Five Tips to Maximize the Impact of Assets and Liabilities on Public Financial Management

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Five Tips to Maximize the Impact of Assets and Liabilities on Public Financial Management Five tips to maximize the impact of Assets and Liabilities on Public Finances

While liabilities, including debt – usually attract attention, they do not represent the totality of a government’s financial position. Recognizing the interplay between assets and liabilities in public financial management (PFM) can contribute to a stronger and more stable financial position.  

A new book,  Public Net Worth – Accounting, Government and Democracy, suggests a holistic approach to PFM and explains how governments can improve their fiscal position from a declining net worth to a positive one that is able to withstand fiscal shocks and enhance the financial performance of the public sector. 

 Here are five recommendations from the book that can help both policymakers and practitioners:

1.    Balanced Approach. Pay equal attention to both the liability and asset side of the balance sheet to get a comprehensive picture of an entity’s financial position and be able to make informed decisions . The case of Transport for London (UK), which massively under-valued the assets on its balance sheet – with actual values potentially five times higher than those reported – suggests that the entity’s financial position was much weaker than the actual case. 

2.    Liabilities Composition and Sustainability. Assess the composition of liabilities, including debt and pensions, and their long-term sustainability.  Debt factors such as interest rates, repayment terms, and the ability to generate income from assets acquired with debt should be considered to ensure that it is manageable and supports sustainable growth. Understanding the potential impact of liabilities on the government's fiscal position and its ability to meet future obligations is crucial for decision-making. The German government used “good” debt for energy transition borrowing to expand renewable energy sources and thereby reduce carbon emissions and promote sustainable development. 

3.    Fixed Assets Identification and Accounting. Accurately record and report fixed assets in financial statements to prevent misleading financial positions.  The Office for National Statistics of the UK government estimated in 2017 that public real estate accounted for some £8.5 trillion worth of assets, but the rest of the portfolio remains hidden and largely unaccounted for. The missed opportunity that has so far escaped the UK government can be very conservatively estimated at £1.5 - £2 trillion of real estate assets. Professional management of such a portfolio would every year yield many times the amount of tax revenues that HM Treasury has so far invested, as a one-off, in the government’s Levelling Up Fund.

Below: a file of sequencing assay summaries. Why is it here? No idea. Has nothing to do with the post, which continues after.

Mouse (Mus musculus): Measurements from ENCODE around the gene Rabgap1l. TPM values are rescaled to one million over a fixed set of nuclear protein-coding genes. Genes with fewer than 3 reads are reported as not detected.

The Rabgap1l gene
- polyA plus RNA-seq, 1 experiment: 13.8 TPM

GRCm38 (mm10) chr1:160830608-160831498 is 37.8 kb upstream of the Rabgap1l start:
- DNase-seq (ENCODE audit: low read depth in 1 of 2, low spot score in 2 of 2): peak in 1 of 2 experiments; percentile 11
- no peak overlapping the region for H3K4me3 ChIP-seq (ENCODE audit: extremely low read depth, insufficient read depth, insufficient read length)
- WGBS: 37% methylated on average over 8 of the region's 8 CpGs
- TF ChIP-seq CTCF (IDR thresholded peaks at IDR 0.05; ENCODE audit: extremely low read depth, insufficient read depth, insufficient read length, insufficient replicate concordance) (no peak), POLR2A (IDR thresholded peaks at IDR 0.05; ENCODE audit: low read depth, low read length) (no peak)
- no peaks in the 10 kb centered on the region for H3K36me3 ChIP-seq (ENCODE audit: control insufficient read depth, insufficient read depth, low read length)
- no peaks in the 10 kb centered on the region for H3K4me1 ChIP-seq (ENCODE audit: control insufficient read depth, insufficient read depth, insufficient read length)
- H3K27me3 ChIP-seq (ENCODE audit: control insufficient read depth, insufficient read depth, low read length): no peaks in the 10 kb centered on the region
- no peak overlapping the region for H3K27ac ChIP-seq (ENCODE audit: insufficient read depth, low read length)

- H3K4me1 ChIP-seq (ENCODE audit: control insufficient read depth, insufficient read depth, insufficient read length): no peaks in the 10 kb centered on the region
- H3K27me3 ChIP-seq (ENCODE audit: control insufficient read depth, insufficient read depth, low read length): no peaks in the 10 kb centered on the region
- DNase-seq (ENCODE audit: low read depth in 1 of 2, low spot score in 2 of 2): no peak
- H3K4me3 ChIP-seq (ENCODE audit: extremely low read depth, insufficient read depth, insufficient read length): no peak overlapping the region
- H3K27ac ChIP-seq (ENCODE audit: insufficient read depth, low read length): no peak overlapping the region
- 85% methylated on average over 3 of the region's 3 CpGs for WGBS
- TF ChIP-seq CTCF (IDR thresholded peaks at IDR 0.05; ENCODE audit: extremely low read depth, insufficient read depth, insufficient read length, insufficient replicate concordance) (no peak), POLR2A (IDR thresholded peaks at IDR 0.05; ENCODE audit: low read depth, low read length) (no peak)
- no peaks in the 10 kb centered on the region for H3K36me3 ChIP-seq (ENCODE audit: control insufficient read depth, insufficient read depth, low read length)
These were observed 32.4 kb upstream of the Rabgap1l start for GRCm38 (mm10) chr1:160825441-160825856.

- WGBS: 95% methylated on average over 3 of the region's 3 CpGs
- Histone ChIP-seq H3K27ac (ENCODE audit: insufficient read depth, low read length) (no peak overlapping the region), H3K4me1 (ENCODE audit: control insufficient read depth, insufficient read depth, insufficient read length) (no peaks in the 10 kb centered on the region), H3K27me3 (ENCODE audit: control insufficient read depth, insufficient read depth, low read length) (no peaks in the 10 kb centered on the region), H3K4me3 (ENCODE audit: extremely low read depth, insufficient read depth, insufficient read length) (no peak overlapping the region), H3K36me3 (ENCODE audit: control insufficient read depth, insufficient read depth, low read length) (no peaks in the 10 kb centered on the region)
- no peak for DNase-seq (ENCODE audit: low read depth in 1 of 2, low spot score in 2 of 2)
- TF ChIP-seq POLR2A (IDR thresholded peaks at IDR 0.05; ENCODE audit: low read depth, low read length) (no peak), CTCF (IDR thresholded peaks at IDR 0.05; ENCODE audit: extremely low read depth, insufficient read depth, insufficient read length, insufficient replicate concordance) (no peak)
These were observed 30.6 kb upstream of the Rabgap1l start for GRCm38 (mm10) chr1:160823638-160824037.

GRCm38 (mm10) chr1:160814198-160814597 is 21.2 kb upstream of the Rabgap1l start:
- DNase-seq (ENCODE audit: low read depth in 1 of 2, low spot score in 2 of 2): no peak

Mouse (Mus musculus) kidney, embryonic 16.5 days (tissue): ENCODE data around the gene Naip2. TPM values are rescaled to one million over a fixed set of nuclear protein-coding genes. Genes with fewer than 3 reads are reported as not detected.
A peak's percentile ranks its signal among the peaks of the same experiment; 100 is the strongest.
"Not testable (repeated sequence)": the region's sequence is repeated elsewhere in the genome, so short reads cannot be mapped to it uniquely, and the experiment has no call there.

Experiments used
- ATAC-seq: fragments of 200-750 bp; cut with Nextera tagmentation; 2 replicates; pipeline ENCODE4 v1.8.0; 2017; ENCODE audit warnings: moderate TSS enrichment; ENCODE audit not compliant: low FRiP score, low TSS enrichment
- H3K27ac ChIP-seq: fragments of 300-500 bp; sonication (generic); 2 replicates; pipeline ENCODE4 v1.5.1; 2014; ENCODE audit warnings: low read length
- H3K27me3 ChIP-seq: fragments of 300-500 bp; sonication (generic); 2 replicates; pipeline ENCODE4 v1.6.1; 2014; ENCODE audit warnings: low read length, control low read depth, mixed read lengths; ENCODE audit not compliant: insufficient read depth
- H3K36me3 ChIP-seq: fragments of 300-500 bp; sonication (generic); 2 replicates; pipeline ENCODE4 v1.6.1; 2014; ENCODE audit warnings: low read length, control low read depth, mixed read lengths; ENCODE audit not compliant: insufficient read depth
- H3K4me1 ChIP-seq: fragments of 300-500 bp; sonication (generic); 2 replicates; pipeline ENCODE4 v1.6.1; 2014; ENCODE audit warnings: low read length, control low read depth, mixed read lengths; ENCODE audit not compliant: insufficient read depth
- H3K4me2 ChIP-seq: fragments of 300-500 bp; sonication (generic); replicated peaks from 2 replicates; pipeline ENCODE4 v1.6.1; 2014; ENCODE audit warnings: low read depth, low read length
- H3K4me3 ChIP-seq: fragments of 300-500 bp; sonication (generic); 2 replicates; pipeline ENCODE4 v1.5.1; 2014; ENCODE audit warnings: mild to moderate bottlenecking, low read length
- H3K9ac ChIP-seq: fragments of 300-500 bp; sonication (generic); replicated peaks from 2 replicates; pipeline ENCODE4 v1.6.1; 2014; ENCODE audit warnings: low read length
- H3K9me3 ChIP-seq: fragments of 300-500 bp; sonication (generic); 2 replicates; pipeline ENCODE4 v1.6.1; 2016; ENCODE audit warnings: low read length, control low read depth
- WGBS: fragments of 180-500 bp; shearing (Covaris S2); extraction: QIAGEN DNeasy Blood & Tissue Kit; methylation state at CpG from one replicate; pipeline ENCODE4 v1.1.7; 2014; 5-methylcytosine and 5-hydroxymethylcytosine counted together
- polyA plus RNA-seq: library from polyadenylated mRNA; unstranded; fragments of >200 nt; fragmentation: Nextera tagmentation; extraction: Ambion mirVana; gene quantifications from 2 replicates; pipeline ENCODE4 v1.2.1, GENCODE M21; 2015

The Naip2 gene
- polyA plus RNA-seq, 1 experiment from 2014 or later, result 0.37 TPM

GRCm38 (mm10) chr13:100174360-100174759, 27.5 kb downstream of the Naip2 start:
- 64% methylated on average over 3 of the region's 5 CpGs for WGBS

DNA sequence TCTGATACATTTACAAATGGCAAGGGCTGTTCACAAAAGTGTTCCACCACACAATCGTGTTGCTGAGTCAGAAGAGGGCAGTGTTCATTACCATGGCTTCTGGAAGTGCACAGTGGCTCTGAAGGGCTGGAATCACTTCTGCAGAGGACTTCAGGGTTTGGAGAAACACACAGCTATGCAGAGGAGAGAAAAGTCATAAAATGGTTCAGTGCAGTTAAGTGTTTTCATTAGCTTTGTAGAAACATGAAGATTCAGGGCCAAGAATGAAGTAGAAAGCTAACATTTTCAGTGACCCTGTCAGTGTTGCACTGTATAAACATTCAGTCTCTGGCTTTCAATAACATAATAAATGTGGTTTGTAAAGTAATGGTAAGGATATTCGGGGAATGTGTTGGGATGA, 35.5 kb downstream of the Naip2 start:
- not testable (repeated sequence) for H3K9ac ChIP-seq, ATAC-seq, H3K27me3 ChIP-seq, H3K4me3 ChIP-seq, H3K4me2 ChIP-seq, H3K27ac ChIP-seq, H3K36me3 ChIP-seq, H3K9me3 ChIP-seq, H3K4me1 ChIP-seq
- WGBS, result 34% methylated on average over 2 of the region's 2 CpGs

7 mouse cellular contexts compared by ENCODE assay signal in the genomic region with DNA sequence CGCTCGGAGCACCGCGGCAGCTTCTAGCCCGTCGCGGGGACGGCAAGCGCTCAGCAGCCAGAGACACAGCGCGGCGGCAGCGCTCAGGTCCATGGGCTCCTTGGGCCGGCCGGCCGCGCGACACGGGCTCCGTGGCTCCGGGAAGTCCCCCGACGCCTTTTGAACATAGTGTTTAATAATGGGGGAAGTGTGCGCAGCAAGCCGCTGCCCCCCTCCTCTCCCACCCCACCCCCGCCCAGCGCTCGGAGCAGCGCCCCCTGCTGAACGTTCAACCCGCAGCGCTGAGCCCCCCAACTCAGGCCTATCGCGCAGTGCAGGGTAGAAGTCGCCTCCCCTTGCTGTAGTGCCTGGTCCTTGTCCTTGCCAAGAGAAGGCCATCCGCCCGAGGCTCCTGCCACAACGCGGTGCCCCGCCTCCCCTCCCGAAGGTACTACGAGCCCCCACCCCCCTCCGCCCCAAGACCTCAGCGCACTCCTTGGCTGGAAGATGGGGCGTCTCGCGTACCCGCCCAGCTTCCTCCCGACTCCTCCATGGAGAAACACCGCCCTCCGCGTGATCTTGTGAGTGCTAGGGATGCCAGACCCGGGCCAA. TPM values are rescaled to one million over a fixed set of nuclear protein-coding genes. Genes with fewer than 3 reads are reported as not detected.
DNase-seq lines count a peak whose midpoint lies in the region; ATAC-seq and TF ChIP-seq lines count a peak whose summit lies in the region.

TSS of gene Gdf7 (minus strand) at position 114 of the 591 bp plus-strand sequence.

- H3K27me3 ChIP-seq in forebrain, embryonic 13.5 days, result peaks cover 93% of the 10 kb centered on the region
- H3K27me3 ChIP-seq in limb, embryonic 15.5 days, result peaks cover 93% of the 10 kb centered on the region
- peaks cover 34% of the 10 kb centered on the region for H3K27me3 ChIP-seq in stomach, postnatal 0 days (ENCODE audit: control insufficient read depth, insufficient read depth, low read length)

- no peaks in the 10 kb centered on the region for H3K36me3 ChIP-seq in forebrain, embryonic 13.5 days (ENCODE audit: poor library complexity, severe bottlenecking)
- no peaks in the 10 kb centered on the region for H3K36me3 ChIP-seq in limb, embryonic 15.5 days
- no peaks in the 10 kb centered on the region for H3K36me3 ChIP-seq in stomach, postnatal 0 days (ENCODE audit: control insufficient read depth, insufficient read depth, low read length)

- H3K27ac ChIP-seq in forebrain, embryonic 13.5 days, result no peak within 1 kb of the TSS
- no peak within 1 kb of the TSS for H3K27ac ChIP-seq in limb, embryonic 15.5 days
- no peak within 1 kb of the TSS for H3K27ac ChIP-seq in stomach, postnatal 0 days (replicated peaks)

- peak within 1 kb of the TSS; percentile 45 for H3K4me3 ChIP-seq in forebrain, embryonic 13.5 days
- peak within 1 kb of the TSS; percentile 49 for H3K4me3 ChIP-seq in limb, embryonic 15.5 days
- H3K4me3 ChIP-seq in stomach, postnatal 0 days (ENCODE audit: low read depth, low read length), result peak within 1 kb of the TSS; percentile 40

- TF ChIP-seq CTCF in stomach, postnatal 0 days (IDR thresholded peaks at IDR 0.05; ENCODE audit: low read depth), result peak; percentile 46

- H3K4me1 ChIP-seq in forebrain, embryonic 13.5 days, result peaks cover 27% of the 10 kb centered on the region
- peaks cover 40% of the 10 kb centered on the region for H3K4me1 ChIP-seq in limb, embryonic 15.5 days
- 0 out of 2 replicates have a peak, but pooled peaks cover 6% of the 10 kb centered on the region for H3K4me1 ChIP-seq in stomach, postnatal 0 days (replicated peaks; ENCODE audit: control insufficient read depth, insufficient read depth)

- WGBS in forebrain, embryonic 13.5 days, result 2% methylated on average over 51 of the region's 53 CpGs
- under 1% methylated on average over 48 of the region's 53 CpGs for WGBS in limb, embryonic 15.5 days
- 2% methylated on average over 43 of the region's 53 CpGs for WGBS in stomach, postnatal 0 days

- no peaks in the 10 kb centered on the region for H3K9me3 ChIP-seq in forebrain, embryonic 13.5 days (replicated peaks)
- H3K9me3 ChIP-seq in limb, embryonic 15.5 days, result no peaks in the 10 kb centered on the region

4.    Investments and Asset Valuation.  Report accurate investments and valuation of assets to improve transparency and decision-making.  The City of Stockholm owned fixed assets that are mostly incorporated as State Owned Enterprises. An indicative valuation of the city’s real estate portfolio shows the potential market value to be at least three times that of the value in the financial statements. This is because the Swedish local governments (and most OECD countries) are required to use historical cost for measurement of their real assets. On a country-wide basis, this would indicate that real estate assets with a value equivalent to two-thirds of Sweden’s GDP are hidden, indicating the incentives for putting these assets to their most productive uses are usually missing. The potential income or welfare lost may be substantial.

5.    Non-Value Adding Investments. Limit investments that strain the government’s financial position without providing significant benefits . Careful consideration of potential returns from investments is essential to ensure that resources are utilized effectively.

Accurate identification and accounting of assets, along with strategic planning and effective decision-making, contribute to a more sustainable financial position and the benefits that come from a strong balance sheet. Assurance and audit processes also help improve trust, transparency and accountability. 

Governments seeking to improve their fiscal institutions can learn from other countries that have adopted reforms . New Zealand’s new PFM legislation played a significant role in changing the fiscal position from a negative and declining net worth, to one where there was a consistent upward trend in net worth, with an ability to withstand fiscal shocks.

Editor’s note: The World Bank Center of Financial Reporting Reforms contributes to this important agenda through its PULSAR program by providing tools such as diagnostics and guidelines on financial reporting framework design and implementation. The examples from the UK and Sweden referenced in this blog are taken from the book Public Net Worth – Accounting, Government and Democracy. The German government example is from the book Environmental, Social, and Governance Investing: A Primer for Central Banks’ Reserve Managers.


Arman Vatyan

Governance Focal Point for Central Asia, PEMPAL Program Leader, PULSAR Program Manager, the World Bank

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